The burning Chartreuse also has the benefit of cooking the rosemary, releasing a lot of aroma and allowing the flavors to better permeate the beverage as oils are released. As for the “wow” factor, when you extinguish the flame with the rest of the ingredients, a thick white smoke develops.

Please enjoy this refreshing late summer/ early fall beverage that can be found in Seattle Metropolitan’s Bride & Groom magazine:



In a rocks glass:
½ oz green Chartreuse
1 rosemary sprig
Curl rosemary in rocks glass and light Chartreuse, cooking rosemary
(if available, put Chartreuse into a mister, and use this as a “torch” to light the Chartreuse in the glass)

In a mixing glass:
2 oz gin
½ oz maraschino
½ oz lemon
shake, strain into rocks glass, extinguishing flame
top with crushed ice

see my reply in the comments for more detailed instructions.

The rosemary curled in the glass reminded me of Caesar’s laurels and therefore I’ve named this libation after the famous river Caesar crossed in 49 BC after uttering the now famous words: ‘Let us go where the omens of the Gods and the crimes of our enemies summon us! THE DIE IS NOW CAST!’ It is with this action that the Roman Empire began, and western civilization as we know it.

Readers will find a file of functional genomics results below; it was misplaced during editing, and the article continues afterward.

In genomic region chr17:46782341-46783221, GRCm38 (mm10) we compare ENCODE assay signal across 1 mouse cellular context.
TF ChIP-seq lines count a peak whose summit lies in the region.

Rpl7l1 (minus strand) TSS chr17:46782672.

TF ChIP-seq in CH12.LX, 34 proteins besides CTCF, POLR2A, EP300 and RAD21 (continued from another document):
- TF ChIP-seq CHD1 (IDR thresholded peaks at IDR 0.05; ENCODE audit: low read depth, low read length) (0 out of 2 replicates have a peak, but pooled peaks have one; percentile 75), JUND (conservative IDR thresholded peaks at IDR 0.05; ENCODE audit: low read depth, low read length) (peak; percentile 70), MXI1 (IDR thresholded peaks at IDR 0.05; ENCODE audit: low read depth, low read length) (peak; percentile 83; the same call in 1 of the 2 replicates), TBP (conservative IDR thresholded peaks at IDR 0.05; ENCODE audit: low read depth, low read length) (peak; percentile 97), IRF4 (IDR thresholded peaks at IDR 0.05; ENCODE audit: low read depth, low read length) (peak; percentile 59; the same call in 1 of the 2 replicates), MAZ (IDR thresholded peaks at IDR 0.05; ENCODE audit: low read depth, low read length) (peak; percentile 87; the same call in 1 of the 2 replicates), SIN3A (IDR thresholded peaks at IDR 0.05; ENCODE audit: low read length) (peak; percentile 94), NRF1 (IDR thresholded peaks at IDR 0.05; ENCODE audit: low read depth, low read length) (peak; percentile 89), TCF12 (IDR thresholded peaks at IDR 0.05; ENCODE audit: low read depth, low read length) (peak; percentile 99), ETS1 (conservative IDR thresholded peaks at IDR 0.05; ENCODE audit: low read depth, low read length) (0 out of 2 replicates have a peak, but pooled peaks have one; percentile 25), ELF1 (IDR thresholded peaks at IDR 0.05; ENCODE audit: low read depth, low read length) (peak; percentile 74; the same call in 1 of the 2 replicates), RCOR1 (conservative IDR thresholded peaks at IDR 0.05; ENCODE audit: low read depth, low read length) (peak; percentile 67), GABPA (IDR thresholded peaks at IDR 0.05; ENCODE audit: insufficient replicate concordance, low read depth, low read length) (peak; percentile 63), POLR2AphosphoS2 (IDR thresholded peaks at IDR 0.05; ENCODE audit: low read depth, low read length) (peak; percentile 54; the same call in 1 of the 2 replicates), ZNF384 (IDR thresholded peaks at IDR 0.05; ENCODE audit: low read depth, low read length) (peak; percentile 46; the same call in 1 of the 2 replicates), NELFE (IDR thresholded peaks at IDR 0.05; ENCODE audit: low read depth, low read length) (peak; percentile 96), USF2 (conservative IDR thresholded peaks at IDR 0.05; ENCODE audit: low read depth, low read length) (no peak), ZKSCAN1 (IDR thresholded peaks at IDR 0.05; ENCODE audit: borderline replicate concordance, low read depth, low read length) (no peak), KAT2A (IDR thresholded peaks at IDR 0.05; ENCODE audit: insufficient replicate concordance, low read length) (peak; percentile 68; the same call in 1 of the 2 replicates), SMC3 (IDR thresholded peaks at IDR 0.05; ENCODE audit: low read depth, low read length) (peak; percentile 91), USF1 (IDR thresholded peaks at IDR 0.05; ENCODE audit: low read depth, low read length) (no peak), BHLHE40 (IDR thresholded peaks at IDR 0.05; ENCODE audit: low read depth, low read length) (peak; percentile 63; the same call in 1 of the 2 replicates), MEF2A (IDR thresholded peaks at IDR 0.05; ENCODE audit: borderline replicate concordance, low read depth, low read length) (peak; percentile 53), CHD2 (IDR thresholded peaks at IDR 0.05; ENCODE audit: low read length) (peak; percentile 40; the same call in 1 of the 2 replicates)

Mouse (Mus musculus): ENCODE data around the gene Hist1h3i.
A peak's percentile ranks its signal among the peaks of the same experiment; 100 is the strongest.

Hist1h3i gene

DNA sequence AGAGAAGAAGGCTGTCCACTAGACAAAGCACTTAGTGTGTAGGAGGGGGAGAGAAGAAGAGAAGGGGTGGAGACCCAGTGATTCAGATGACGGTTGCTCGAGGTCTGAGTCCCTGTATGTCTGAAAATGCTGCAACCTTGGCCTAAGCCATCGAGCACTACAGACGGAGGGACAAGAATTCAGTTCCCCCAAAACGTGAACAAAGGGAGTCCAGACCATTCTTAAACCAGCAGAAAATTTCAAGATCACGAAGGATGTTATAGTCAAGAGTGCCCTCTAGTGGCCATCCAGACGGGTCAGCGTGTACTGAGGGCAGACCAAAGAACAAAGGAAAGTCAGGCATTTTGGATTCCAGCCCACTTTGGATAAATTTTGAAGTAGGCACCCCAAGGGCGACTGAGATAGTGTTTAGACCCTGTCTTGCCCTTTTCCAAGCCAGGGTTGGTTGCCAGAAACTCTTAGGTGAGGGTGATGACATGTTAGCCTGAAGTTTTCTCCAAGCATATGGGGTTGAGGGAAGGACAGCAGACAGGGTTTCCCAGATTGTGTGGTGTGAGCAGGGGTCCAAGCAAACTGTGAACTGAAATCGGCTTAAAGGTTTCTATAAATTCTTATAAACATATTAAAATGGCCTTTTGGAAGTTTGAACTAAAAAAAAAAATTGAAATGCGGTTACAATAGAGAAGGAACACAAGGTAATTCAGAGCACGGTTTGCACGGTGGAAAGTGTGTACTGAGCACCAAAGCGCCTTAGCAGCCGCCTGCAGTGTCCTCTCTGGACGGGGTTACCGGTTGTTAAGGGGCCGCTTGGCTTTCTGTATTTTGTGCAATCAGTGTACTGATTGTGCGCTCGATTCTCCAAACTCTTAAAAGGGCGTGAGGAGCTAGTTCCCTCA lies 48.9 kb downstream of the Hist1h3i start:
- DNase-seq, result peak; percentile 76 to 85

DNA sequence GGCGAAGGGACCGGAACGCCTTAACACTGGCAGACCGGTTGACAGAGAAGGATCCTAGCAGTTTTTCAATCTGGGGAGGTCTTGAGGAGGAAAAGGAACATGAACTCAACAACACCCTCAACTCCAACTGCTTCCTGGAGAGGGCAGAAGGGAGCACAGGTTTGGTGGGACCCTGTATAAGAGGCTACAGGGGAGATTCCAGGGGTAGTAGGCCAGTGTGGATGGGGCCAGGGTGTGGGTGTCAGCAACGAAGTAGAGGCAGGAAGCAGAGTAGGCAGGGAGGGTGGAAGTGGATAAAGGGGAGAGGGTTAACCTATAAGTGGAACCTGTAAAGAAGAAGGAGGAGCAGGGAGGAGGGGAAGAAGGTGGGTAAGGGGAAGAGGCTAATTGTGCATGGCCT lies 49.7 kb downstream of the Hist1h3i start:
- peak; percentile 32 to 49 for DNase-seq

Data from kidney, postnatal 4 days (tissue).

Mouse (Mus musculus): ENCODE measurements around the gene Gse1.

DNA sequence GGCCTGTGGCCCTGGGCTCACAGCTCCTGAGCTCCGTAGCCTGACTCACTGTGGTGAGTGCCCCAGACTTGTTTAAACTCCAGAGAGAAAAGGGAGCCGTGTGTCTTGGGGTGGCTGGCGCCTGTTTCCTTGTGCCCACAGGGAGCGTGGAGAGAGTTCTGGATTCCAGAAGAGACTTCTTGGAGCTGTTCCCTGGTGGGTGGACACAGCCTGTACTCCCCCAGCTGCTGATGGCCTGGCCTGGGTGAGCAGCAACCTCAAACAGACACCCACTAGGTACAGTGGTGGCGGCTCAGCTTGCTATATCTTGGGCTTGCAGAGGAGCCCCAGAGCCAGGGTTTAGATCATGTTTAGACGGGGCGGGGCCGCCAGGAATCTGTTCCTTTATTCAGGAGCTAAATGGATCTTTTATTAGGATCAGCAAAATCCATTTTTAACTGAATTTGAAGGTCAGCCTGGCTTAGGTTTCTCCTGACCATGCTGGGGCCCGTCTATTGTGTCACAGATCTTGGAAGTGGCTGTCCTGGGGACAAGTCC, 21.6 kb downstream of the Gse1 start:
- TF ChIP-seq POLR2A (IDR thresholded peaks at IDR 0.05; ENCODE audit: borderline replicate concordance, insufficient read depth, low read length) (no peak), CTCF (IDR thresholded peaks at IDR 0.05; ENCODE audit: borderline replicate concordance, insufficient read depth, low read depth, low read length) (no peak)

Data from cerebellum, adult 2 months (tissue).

Drink and picture by:
Jamie Boudreau


~ by Jamie Boudreau on July 13, 2007.

12 Responses to “Molecular Mixology III: Rubicon”

  1. I wonder if there is anything that could replace the green Chartreuse, the reason I ask is simple. The only kind I could find(anywhere, not just at my local store) is very expensive, and I am just a home mixologist at the moment so its just a bit steep for my pocket. I have some homemade absinthe that would burn if given the chance, or do you have any suggestions. Thanks, and also I just found your blog and enjoy it very much, keep up the good work.